A third fundamental difference between government and business entities is the source of funding. Governments are authorized by law to raise money through taxes, user fees, penalties, fines, debts and grants. These revenues are derived from the citizens and business entities that operate in the government’s jurisdiction, while grants and debt financing are derived from citizens, businesses and other local organizations and external parties—Foreign donors, IMF and The World Bank in the case of Sierra Leone. Ignoring the effect of the limited donations for selected philanthropic ventures, businesses generally provide services to customers who pay for them, and pay dividends only to its owners. Governments on the other hand provide services to their constituencies and citizens regardless of the amount of taxes they pay to the government.
A fourth fundamental difference between a government and business entity is the use of budgets. Businesses use budgets as a mere benchmark for performance as well as management tool for planning purposes. In fact, allocation of funds in business budget process is purely an internal discretionary issue. On the other hand, since the source of funding for governments is mostly derived from taxes, allocating such funds become more critical. This makes the budget process an important aspect of a government’s operation. In fact, governments are legally bound by the budget, i.e. —the budget establishes spending authorizations, outlines programs and services to be provided, and defines the sources of funding that will be used to fund them, including restrictions on the source and use of funds. Adherence to the budget is in fact one way by which government demonstrates accountability, transparency and good governance. In this regard, it’s tempting to note that the several noted shortcomings in the 2012 budget of Sierra Leone, Inc. is in fact treated as an internal discretionary issue, hence the slashing of critical social programs in favor of non-value added bureaucratic spending. I will reserve other comments on this particular subject for my next piece.
A fifth fundamental difference between government and business entities is how they measure success. Businesses measure success by using several indicators such as market share, earnings per share, return on investment, dividend payout ratios and ”going concern”–ultimately staying in operation as a business entity indefinitely. In fact, most business owners, CEOs and board of directors serve in their capacities for indefinite terms. On the other hand, there is no single measure of success for a government entity. A cynic might want you to believe that the ultimate measure of success for government is winning re-election. This is not necessarily the case, particularly in the case of young democracies like that of Sierra Leone. Instead, the success of a government can be measured by the overall quality of life which can be determined by several indicators including the availability of basic public services such as roads and electricity; effective policies that ensure affordable basic necessities such as food, medicine, clothing and shelter; a safe public environment that guarantees human rights; independent legal systems that guarantee reasonable access to justice; and an environment for free speech and association.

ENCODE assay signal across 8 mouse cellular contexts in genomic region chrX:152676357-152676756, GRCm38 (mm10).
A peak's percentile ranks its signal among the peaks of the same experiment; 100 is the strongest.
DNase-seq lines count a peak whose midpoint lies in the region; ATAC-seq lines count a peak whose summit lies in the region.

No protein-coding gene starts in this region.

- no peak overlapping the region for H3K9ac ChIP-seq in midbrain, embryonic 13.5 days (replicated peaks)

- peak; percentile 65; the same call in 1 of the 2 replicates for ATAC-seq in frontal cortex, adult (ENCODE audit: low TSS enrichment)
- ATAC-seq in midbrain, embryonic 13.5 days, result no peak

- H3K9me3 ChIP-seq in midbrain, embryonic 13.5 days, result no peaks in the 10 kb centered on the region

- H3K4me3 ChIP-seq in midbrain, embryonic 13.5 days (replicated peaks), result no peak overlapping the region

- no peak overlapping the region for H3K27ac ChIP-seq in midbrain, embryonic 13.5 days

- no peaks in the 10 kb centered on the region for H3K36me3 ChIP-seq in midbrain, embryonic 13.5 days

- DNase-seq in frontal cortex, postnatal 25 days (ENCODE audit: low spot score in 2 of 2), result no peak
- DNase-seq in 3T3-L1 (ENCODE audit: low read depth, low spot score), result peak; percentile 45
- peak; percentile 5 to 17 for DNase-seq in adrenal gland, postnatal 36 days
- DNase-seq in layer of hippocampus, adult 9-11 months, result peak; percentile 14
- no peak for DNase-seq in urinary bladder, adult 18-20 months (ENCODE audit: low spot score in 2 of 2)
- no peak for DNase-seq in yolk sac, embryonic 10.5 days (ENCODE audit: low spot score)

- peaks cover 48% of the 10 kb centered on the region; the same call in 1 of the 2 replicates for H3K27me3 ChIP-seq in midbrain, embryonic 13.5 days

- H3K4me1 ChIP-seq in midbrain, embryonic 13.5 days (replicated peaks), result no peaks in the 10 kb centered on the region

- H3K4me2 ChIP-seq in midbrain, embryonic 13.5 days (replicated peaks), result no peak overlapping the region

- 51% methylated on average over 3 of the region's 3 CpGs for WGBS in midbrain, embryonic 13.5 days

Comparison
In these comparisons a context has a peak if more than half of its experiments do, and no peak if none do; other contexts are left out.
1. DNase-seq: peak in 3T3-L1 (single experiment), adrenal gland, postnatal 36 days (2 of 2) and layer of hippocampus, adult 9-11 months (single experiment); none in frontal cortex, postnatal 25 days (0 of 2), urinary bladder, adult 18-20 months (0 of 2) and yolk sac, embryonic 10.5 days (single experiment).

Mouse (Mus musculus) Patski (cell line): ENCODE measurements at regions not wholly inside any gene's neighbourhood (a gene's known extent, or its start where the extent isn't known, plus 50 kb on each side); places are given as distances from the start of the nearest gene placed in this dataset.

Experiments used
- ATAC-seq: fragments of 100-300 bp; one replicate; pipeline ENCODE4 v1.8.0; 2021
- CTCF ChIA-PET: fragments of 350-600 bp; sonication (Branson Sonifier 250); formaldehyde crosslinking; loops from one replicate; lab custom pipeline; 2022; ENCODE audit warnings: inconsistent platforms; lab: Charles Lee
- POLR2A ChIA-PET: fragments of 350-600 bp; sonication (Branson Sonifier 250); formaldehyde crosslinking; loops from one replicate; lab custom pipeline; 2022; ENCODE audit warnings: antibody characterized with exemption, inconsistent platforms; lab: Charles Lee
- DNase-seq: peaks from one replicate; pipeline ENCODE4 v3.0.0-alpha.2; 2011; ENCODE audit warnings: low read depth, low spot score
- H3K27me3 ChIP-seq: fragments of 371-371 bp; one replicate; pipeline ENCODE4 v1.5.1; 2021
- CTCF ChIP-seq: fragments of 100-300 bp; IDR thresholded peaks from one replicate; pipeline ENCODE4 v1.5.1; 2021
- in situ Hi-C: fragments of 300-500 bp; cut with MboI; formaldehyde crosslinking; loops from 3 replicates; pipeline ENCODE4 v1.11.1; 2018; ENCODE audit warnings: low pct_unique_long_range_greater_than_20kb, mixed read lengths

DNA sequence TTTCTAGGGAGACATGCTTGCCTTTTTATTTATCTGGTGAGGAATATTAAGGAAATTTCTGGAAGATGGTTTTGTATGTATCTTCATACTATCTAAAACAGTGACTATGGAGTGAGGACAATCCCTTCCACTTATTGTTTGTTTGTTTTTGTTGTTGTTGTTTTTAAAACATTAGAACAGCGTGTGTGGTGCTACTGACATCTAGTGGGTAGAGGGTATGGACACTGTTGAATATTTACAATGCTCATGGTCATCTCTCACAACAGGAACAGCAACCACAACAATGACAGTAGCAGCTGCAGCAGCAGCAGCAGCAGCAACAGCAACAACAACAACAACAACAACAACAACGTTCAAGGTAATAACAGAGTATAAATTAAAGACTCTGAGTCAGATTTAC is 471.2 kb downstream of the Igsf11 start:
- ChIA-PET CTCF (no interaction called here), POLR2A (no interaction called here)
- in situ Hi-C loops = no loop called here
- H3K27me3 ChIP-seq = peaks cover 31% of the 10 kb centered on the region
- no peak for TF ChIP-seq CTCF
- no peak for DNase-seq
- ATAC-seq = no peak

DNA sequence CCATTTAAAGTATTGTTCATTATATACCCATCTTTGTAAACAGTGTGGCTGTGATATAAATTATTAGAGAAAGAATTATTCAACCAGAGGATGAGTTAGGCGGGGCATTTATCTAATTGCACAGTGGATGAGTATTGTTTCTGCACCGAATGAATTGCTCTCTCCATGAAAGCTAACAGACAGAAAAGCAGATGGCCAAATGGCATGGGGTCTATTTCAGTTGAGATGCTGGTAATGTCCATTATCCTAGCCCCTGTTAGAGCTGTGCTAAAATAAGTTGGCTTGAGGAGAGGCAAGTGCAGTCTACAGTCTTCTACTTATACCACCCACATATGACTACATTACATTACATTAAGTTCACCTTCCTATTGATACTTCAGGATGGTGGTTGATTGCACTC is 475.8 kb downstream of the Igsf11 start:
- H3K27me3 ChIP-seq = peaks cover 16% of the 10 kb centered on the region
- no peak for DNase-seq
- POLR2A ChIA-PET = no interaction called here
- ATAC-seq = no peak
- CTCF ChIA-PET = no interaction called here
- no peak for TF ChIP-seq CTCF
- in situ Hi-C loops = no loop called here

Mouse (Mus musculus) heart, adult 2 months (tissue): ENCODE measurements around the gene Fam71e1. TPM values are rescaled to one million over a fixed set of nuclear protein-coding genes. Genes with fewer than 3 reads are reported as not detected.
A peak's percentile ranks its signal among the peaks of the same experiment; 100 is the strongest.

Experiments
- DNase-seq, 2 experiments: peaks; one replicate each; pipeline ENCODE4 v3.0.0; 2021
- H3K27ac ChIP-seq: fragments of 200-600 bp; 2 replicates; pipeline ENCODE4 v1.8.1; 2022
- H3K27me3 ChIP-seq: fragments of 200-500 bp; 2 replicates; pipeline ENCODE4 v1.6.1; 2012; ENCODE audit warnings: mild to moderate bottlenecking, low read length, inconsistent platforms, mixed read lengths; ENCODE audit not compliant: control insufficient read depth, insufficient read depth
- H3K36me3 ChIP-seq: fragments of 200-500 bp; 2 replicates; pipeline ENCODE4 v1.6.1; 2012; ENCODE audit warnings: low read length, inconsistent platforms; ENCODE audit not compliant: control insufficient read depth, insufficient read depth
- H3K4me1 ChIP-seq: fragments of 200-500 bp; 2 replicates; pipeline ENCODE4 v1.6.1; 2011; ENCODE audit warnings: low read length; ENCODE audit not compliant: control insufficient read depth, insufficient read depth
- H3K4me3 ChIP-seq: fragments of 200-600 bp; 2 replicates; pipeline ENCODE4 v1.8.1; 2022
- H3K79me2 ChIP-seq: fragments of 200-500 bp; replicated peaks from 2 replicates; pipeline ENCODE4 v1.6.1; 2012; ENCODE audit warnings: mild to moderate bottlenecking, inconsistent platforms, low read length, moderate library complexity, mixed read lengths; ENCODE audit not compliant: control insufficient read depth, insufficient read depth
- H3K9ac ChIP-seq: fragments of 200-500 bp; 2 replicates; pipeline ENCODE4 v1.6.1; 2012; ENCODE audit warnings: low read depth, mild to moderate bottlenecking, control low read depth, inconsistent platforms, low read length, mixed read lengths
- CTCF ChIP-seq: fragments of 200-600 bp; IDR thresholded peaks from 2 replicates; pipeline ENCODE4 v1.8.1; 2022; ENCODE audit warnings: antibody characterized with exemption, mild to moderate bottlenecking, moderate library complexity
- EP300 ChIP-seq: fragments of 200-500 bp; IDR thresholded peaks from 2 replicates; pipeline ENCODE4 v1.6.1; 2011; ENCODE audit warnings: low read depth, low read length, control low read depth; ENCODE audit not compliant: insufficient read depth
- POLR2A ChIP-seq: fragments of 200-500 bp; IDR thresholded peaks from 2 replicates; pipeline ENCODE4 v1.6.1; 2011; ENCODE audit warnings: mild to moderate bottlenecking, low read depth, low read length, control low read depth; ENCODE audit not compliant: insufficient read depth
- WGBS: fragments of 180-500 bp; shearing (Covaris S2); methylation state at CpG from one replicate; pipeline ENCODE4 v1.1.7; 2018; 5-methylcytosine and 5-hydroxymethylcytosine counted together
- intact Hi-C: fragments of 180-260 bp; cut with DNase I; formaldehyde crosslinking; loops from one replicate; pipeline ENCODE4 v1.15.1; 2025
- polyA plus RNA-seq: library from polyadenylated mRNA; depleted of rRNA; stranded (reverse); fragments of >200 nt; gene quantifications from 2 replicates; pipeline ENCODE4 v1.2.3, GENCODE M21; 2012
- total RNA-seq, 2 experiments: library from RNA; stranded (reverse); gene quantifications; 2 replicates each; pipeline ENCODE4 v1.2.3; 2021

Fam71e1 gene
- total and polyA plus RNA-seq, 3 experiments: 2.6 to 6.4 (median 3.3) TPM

Given the fundamental differences described above, it’s unarguably clear that running a country like a business concern is not only impractical but counter-productive. While such declaration appears to be rhetoric for good political sound bite, there are clear legal and organizational limitations that make it impossible for anyone to run a sovereign government like a business concern. So, five years after the declaration by President Ernest Bai Koroma that he was going to run Sierra Leone like a business concern, I still wonder who the shareholders are; what is included in the articles of organization—the officers, goods and services offered, source and use of funding; who owns what amounts of ownership interest; what are the profits reported; who got what in dividends; and more importantly what it means for the stakeholders in general and the citizens in particular five years later.
In my next piece, I will seek to answer some of the above questions to determine how well CEO, President Ernest Bai Koroma has done in running Sierra Leone like a business concern over the past five years.
By Mustapha S. Wai, M.Sc., CPA, CGMA